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The terror courts: rough justice at Guantanamo Bay, Jess Bravin, Published by Yale University Press, hardcover 2013, paperback 2014.

  • Diane Marie Amann (a1)
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1 Military Order of 13 November 2001: Detention, Treatment, and Trial of Certain Non-Citizens in the War Against Terrorism, 3 C.F.R. 918 (2001).

2 Terror Courts, pp. 24 and 309.

3 Ibid., p. 54.

4 Ibid., p. 20.

5 Ibid., p. 144.

6 Ibid., p. 216.

7 See Hamdan v. Rumsfeld, 548 US 557, 629-30, 2006 (Stevens, J., joined by Kennedy, Ginsburg, Breyer and Souter, J. J.) (setting forth passage paraphrased by Bravin in text, p. 303).

8 Military Commissions Act of 2006, Pub. L. No. 109-366, 120 Stat. 2600 (codified at 10 USC § 948–950, 18 USC § 2441, 42 USC § 2000). See Terror Courts, p. 311.

9 Ibid., pp. 353–359, 364–365. See also Military Commissions Act of 2009, Pub. L. No. 111-84, tit. 18, 123 Stat. 2190, 2574-2614 (codified at 10 U.S.C. §§ 948a ff.). Johnson would serve in this position from 2009 to 2012; a year later, Obama nominated him to be the Secretary of the Department of Homeland Security, a post he assumed late in 2013. See ‘Homeland Security's New Chief’, in New York Times, 26 December 2013, A26; Ellen Nakashima, ‘Driven by Memories of that “Darkest” Day’, in Washingon Post, 19 October 2013, A3.

10 Terror Courts, p. 365.

11 See US Department of State, Treaties Pending in the Senate, available at: www.state.gov/s/l/treaty/pending/; White House, Fact Sheet: New Actions on Guantánamo and Detainee Policy, 7 March 2011 (urging Senate to act on Protocol II but writing that ‘the Administration continues to have significant concerns with Additional Protocol I’, even as it states that Article 75 of the latter treaty ‘is consistent with our current policies and practice and is one that the United States has historically supported’), available at: www.whitehouse.gov/the-press-office/2011/03/07/fact-sheet-new-actions-guant-namo-and-detainee-policy.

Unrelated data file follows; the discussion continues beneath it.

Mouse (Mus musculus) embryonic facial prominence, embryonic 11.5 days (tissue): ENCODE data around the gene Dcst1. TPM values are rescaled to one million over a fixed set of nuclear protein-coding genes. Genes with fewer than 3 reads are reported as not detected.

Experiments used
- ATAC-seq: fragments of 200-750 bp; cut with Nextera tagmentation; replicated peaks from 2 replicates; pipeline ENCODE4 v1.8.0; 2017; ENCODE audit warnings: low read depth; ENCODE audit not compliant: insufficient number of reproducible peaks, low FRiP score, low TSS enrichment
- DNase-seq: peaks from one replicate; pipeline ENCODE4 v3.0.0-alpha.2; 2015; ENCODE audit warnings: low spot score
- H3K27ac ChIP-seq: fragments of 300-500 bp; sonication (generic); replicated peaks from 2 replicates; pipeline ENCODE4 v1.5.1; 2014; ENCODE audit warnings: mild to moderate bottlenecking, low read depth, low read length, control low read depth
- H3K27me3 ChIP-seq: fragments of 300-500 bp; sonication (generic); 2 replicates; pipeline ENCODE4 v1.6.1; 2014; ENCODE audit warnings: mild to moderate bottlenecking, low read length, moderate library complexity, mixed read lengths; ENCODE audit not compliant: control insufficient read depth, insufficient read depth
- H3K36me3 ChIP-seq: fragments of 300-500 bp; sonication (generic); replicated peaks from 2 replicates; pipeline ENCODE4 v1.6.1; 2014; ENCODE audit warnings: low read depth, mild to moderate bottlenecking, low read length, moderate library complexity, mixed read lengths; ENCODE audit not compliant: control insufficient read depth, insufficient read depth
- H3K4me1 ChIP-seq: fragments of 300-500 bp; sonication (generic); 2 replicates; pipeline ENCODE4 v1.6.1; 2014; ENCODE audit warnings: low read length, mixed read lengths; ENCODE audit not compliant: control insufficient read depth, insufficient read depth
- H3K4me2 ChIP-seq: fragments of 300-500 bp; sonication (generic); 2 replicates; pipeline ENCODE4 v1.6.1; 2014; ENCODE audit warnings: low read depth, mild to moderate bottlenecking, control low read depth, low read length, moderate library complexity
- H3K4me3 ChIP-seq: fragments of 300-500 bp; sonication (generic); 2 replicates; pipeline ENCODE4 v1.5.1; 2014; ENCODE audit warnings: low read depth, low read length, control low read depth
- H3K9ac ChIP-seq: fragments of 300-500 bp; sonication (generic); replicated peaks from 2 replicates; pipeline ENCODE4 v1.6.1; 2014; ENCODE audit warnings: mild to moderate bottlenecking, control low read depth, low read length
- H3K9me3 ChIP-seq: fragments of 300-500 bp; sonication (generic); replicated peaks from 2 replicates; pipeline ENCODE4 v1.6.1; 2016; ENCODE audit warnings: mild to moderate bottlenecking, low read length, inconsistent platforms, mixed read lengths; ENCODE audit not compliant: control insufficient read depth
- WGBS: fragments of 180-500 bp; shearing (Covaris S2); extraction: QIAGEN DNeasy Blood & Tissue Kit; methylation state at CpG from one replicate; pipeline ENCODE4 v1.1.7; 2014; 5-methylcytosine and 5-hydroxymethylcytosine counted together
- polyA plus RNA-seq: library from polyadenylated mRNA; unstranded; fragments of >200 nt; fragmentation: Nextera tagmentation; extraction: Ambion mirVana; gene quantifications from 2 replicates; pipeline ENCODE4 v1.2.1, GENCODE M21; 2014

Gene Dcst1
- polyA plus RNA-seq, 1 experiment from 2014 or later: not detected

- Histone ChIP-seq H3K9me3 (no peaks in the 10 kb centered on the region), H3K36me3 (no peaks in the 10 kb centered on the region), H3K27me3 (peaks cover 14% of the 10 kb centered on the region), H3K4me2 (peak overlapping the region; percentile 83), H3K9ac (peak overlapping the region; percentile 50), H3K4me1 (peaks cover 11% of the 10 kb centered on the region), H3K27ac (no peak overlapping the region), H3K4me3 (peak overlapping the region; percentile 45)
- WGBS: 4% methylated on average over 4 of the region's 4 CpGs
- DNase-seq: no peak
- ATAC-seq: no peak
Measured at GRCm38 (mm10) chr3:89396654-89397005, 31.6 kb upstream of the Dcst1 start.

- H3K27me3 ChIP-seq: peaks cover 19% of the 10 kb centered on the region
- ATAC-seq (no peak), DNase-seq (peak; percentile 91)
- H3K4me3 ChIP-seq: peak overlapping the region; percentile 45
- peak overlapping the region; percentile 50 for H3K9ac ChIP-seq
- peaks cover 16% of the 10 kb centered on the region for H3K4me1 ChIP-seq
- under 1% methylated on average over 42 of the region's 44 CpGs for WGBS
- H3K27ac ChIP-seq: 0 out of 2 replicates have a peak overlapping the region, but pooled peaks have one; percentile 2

12 See, e.g., Billy Kenber, ‘Official: 9/11 Attorneys Were Improperly Queried’, in Washington Post, 21 September 2013, A2.

13 Terror Courts, pp. 252–259, 322–323.

14 Ibid., p. 372.

15 International Committee of the Red Cross, Customary International Humanitarian Law, Vol. I: Rules, Henckaerts, Jean-Marie and Doswald-Beck, Louise (eds.), Cambridge University Press, Cambridge, 2005, Rule 140.

16 Ibid., p. 373.

17 Ibid., pp. 377–378 (2013 hardback edition). Except for this part of the Epilogue, pagination and content are the same in both editions.

18 Ibid., pp. 377–379 (2014 paperback edition), discussing Al Bahlul v. United States, No. 11-1324 (D.C. Cir. Jan. 25, 2013) (reversing detainee's conviction in recognition of holding in Hamdan v. United States, 696 F.3d 1238 (D.C. Cir. 2012)), available at 2013 WL 297726). See also Linda Greenhouse, ‘Fish or Cut Bait’, in New York Times Opinionator, 3 October 2013 (reporting on consequent en banc oral argument in Al Bahlul, an argument also described in Terror Courts, p. 379 (2014 paperback edition), available at: http://opinionator.blogs.nytimes.com/2013/10/02/fish-or-cut-bait/.

19 Terror Courts, p. 358.

20 Ibid.

21 See Baker, Kenneth, ‘Abu Ghraib's Horrific Images Drove Artist Fernando Botero into Action’, in San Francisco Chronicle, 29 January 2007, E1.

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International Review of the Red Cross
  • ISSN: 1816-3831
  • EISSN: 1607-5889
  • URL: /core/journals/international-review-of-the-red-cross
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